“The Best Day” by George Strait played on the radio the day we brought our first born home from the hospital. Thinking back to that day, it felt like we had arrived at the college conversation all too quickly. Much like the moment when we were no longer a family of two, watching our fledgling jump from the nest raised emotions and introspection.
It began to feel ‘real’ one week before my son’s college departure date. A mix of excitement and anticipation came over me thinking about the opportunities that lie ahead, and pride for the person he’s grown into. At the same time, thoughts of not seeing him every day and knowing that we’d all be moving into a new normal created a sadness. “The Best Day” holds a different meaning now; and listening to it again the morning we dropped him at college helped shift my focus back onto his excitement for this new journey.
Before we could send our son off to college, we had to cross the bridge of finding the “perfect one,” agree as a couple how to fund this new expense, and communicate funding and expectations to our college freshman.
Where to start, and what to expect
I was fortunate enough to attend a smaller, private university as tuition was comparable for public and private universities at the time. Thinking that a similar private experience would be well suited for my son, I started the college search before he did so I could get a sense for total cost. The most important factor was finding a school with the right size and fit, and I didn’t want tuition to be an initial limitation in his mind. I want my kids to be financially grounded, but I also don’t want them to think “I can’t do that because financial circumstances limit me.”
Once we started to get a feel for the experience he was looking for, finances did narrow our search and ultimately for us, the cost was going to matter. When we compared public and private universities there were a variety of tuition sticker prices. Despite the topline number, we found most private schools had financial aid offers that would close the gap.
That said, I still thought the number would be lower. Through my work experience I have observed many families’ college search processes, but I hadn’t truly come to grips with the true cost until going through it myself. Fortunately, we had started saving early in modest amounts, so the cost isn’t overwhelming, and the savings plan will work as we imagined.
Communicating the plan
Like many parents, my wife and I initially had different ideas of the amount we’d contribute to his college funding. We knew how important it would be to give him a firm amount, and that we first needed to agree on that number. During this part of the process it helped to work with a financial planner and calculate the true cost of attending college each year. That initial budget might not be forever, but it creates a framework which will translate if he moves off-campus and costs change. My wife and I ultimately came to agreement on our contribution, above what we had saved, over an evening walk.
Our communication plan may not have evolved in the way others would approach it. Thinking back, we didn’t specifically talk about the balances of college savings, a 529 plan in our case, with him until we began talking about college financing. Ultimately, we openly discussed what the contribution from mom and dad would be out of pocket (the “cash flow” portion), what was available from his 529 plan, and the amount available through the DIRECT loan program.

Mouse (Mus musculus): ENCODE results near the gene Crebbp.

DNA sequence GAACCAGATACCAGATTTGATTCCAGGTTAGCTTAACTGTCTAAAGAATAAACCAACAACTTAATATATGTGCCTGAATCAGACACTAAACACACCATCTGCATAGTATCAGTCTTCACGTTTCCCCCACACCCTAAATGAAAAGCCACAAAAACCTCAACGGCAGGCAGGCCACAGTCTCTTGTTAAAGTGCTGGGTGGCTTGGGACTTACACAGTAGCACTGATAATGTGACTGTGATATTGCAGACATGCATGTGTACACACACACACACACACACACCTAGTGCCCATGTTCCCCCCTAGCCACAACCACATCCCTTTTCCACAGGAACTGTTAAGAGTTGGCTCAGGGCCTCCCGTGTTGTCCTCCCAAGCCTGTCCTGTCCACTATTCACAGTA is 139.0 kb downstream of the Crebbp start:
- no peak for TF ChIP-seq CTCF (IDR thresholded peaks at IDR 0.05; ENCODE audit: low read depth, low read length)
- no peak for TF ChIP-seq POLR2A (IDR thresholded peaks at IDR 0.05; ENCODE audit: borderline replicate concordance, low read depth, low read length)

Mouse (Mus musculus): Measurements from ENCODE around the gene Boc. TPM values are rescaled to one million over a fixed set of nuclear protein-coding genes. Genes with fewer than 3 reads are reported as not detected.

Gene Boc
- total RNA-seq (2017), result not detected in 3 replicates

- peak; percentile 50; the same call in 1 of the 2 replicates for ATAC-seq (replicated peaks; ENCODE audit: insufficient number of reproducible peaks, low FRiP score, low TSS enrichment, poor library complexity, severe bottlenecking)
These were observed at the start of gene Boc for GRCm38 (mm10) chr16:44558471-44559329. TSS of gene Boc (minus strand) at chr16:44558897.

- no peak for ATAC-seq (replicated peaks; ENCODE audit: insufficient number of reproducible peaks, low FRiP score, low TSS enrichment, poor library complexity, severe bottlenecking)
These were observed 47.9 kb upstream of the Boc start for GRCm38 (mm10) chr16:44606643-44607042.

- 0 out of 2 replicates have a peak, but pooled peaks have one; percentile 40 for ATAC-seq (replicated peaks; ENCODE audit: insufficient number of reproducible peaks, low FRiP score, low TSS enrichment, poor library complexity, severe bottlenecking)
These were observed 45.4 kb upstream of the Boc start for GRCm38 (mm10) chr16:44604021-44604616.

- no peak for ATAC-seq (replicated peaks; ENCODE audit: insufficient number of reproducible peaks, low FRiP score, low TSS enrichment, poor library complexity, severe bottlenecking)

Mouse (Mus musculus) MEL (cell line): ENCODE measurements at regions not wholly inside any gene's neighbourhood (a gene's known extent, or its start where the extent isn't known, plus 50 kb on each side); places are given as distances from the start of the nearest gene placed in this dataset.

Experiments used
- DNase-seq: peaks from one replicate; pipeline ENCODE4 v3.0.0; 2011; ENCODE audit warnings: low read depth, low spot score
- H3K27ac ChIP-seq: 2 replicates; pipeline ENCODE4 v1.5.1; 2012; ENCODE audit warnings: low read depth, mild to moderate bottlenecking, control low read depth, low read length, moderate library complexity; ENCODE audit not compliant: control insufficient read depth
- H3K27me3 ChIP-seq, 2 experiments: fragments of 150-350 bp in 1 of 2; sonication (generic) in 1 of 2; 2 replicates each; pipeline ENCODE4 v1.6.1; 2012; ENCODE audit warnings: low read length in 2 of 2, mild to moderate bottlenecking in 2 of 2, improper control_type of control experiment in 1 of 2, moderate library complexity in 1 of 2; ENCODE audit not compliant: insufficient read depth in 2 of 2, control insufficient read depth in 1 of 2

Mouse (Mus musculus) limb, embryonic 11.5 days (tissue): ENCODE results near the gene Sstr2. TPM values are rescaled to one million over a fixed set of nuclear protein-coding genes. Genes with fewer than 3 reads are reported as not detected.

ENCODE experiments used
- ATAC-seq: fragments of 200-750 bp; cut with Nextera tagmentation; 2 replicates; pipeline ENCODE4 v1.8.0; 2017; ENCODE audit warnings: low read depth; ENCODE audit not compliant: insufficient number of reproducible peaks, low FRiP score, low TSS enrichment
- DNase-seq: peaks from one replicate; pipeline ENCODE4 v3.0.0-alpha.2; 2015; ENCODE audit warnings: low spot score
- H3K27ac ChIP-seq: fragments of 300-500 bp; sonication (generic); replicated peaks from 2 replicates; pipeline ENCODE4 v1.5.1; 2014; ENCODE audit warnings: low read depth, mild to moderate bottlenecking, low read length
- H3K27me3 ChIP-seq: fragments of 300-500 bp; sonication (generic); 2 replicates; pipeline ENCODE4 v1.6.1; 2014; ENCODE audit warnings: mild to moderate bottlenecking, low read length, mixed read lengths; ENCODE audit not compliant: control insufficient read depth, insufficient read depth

Our inclination was to accept the loan money while it’s there, knowing we can choose to eliminate it later. Our son is the borrower on the loans, however most schools were also willing to give loans to us as parents. It was clear to see how students and parents can get into student debt issues so easily. The Federal Student Aid website has lots of good information, and before you can accept the loans you must go through a tutorial to better understand the loans and associated obligations. During this process, the student accepting the loans needs guidance and oversight to determine how much to accept.
What is the Plan?
Outside of the budget we have communicated to him, we discussed that he’ll be responsible for extra-curriculars, even his first year. This isn’t a surprise because he has paid for his day-to-day entertainment and gas during high school. Once his car is at college, he will pay the parking fees and increased insurance cost to help him understand the financial consequences associated with his decisions.
We see this approach as a “toe in the water” opportunity. We have four more years to educate him about costs and financial implications, so that daily living expenses aren’t such a shock when he’s out of school. Inevitably there will be experiences, like study abroad, that interest him. Using that initial budget will shape how those ‘extras’ fit into the plan, especially if there are disagreements about what opportunities should be pursued during college.
The road that led to the first day of college was filled with unexpected twists. Wherever it would have taken us, we planned for it and are thankful to have funded a 529 college savings plan. Having prepared financially allowed us to be more present to support our son and each other as we settle in to a new normal.